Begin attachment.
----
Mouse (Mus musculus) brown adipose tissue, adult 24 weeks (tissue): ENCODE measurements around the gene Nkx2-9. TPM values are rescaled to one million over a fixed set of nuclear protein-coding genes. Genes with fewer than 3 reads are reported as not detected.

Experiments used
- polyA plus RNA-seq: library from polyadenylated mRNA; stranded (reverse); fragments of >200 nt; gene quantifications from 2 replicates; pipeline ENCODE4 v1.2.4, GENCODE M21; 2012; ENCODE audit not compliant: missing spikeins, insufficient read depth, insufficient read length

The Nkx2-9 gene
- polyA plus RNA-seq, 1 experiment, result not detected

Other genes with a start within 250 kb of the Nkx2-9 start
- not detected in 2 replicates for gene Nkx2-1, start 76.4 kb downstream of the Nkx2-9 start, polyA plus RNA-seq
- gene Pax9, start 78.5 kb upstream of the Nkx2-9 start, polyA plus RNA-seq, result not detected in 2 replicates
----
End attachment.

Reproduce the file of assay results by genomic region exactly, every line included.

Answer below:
Mouse (Mus musculus) brown adipose tissue, adult 24 weeks (tissue): ENCODE measurements around the gene Nkx2-9. TPM values are rescaled to one million over a fixed set of nuclear protein-coding genes. Genes with fewer than 3 reads are reported as not detected.

Experiments used
- polyA plus RNA-seq: library from polyadenylated mRNA; stranded (reverse); fragments of >200 nt; gene quantifications from 2 replicates; pipeline ENCODE4 v1.2.4, GENCODE M21; 2012; ENCODE audit not compliant: missing spikeins, insufficient read depth, insufficient read length

The Nkx2-9 gene
- polyA plus RNA-seq, 1 experiment, result not detected

Other genes with a start within 250 kb of the Nkx2-9 start
- not detected in 2 replicates for gene Nkx2-1, start 76.4 kb downstream of the Nkx2-9 start, polyA plus RNA-seq
- gene Pax9, start 78.5 kb upstream of the Nkx2-9 start, polyA plus RNA-seq, result not detected in 2 replicates